Map of the proposed Lower Manhattan Expressway (image: Vanshnookenraggen/Flickr)
The idea for the Lower Manhattan Expressway, or LOMEX as it was known, which was to run the length of Broome Street, was first put forth in the 1930’s and gained support in the 1950’s and 1960’s and would have razed most of what is now SoHo and Little Italy. If Robert Moses and his cohorts had had their way, SoHo would never have existed, and the whole area of lower Manhattan between the Holland Tunnel and the Williamsburg and Manhattan Bridges would most certainly have shared the same fate as the South Bronx after the Cross Bronx Expressway (another Moses project) was built. But thanks to community activists such as Jane Jacobs, Julie Finch, and Ernesto Martinez, opposition to the proposed highway connecting New Jersey and Brooklyn (via some of the most historically significant areas of New York City) killed the project, and the highway was never built.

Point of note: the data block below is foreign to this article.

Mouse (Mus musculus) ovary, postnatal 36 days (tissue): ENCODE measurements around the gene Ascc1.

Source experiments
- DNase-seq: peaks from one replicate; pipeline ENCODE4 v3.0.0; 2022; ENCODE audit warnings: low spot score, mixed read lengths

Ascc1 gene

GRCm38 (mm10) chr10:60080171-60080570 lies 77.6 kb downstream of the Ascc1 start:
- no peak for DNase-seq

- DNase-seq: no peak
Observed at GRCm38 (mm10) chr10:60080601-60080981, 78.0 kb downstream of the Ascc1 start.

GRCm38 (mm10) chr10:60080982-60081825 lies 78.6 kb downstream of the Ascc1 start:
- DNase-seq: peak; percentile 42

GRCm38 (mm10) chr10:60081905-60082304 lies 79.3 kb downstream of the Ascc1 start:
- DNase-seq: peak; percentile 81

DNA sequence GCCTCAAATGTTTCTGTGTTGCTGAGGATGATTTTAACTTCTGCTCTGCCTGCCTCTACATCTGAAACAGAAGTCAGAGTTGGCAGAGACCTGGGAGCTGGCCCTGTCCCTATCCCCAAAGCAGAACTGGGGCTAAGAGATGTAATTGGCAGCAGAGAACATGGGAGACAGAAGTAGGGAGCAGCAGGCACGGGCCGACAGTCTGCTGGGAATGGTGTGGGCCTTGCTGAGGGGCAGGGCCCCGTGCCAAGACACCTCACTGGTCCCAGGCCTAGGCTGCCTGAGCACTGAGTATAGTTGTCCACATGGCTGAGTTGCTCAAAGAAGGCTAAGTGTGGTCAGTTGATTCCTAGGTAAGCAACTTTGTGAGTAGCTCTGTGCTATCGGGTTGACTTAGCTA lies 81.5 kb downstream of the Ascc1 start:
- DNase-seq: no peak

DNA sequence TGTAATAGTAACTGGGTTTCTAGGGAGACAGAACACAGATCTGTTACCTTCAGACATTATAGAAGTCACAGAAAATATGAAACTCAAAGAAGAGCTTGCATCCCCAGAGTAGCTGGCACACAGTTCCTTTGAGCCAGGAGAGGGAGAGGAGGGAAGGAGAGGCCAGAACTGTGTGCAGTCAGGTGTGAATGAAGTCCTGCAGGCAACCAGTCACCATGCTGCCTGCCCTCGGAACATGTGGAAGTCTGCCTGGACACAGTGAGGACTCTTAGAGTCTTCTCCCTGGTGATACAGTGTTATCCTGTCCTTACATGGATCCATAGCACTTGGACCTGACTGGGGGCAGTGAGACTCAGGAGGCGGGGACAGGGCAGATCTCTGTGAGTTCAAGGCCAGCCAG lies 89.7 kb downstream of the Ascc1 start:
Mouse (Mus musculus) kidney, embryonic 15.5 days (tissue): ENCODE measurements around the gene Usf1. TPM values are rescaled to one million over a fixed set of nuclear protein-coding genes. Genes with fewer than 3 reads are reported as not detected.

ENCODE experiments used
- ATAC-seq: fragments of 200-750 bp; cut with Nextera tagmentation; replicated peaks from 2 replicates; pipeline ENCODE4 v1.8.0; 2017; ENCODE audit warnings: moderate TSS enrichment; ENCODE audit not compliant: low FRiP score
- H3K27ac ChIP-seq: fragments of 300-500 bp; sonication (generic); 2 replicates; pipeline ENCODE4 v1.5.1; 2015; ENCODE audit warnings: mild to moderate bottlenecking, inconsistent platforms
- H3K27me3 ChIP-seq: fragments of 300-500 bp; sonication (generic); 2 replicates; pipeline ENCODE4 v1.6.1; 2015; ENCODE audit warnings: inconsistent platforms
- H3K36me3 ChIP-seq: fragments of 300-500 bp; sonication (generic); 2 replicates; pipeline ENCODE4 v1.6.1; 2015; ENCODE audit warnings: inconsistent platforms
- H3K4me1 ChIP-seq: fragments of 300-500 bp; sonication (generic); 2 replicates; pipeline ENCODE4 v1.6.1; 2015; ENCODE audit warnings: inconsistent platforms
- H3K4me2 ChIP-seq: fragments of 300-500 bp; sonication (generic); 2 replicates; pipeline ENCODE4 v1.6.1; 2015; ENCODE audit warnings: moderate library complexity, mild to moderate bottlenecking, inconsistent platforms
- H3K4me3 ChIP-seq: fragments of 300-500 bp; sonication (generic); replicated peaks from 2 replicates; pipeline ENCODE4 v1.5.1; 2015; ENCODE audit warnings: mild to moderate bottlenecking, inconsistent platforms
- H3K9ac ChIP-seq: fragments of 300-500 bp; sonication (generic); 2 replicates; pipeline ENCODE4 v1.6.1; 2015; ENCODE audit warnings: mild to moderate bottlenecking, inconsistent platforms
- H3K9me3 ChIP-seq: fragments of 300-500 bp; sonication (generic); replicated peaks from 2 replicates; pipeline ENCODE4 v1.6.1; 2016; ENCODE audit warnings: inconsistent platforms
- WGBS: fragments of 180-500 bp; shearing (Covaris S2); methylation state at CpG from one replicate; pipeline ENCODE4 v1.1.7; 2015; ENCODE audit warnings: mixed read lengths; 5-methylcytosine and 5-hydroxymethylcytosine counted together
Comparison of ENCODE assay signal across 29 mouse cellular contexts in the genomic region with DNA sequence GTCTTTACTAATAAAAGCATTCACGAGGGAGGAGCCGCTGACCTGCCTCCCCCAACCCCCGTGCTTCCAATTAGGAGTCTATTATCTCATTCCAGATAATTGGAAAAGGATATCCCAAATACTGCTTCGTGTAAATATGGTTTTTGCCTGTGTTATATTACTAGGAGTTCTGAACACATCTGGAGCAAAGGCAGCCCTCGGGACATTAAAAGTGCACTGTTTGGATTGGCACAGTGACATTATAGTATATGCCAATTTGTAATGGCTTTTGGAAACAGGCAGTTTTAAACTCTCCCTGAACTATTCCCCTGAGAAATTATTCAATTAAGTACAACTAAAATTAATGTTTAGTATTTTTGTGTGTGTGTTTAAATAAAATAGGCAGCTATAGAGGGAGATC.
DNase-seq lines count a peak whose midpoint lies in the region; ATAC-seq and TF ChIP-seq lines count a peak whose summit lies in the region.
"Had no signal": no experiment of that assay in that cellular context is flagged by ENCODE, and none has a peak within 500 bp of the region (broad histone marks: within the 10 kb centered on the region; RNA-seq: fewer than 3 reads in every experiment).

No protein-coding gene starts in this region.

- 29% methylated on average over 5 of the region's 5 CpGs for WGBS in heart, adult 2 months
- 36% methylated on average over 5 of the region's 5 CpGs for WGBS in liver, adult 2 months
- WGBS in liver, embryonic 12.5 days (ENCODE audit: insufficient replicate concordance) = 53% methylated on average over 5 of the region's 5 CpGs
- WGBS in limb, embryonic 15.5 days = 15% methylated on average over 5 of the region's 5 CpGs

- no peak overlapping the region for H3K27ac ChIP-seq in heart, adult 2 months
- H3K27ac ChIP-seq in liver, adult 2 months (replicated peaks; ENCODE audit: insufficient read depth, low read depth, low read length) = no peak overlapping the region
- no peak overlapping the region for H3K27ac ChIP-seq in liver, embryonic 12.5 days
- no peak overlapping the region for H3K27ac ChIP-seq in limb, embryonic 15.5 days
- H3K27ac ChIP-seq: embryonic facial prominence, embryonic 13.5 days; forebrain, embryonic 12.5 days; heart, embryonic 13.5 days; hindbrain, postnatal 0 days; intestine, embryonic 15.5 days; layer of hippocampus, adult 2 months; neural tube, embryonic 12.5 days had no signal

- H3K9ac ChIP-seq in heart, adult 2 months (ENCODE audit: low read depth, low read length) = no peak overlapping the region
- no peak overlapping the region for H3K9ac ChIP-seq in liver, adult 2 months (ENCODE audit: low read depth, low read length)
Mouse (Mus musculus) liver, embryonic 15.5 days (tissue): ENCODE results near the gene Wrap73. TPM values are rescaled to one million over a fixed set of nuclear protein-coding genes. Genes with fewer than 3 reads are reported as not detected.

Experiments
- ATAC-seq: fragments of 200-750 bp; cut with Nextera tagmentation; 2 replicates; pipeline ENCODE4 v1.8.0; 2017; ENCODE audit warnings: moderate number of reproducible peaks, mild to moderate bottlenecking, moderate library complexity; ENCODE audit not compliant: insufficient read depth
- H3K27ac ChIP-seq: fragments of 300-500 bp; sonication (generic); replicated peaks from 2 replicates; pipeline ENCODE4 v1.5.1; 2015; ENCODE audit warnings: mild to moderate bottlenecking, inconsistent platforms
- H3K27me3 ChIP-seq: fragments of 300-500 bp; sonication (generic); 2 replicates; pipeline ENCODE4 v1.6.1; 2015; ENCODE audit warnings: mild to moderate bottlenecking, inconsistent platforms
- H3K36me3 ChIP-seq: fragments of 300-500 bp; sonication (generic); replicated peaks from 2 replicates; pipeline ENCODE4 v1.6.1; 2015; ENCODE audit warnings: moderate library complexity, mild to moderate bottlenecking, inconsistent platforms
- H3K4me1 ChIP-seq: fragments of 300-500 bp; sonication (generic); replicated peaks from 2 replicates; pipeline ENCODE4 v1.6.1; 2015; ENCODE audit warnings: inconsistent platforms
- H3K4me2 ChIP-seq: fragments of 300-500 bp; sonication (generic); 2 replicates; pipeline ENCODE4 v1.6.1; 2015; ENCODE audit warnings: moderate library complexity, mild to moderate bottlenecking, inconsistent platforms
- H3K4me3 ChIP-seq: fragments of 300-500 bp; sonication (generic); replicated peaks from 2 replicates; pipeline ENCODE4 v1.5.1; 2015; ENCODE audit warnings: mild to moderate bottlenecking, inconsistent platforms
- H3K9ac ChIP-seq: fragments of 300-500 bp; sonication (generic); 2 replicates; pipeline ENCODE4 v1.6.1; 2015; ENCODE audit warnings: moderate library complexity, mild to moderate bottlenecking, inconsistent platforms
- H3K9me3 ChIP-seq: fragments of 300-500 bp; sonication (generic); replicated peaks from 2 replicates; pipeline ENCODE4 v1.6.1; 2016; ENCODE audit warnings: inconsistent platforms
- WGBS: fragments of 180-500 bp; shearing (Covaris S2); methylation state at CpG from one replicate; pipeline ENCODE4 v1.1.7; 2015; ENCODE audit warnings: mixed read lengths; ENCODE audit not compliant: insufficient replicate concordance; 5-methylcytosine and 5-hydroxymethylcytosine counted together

Like David and Goliath, Jane Jacobs and Robert Moses are often held in opposition to each other, with Jacobs representing all that is right about urban planning Moses representing all that is wrong. I readily admit that cities need public works and those who administrate them as much as they need to be checked by concerned citizens who are ready and willing to defend their neighborhoods and quality of life, but I am forever thankful that LOMEX was never built. If it had been, SoHo would not have existed. But it was, ironically, largely due to the LOMEX project that SoHo was able to develop in the first place. Beginning in 1960, support for LOMEX gained momentum in the halls of municipal government. As a result, because the fate of the buildings around Broome Street was so uncertain, only artists were desperate (or crazy) enough to sign on to leases. Landlords were unwilling to invest capital in the buildings, so the tenants moved into very inexpensive but raw spaces and fixed them up themselves. Throughout the 1960’s, plans for LOMEX moved forward against growing protest from the community as well as City Hall until finally, in 1969, the project was abandoned, never to surface again. During this time, SoHo flourished, attracting more and more artists desperate for affordable studio space and optimistic enough to take a gamble, and now, instead of urban blight we have adaptive reuse, historic preservation, and SoHo. And who do we have to thank for this course of history, David or Goliath?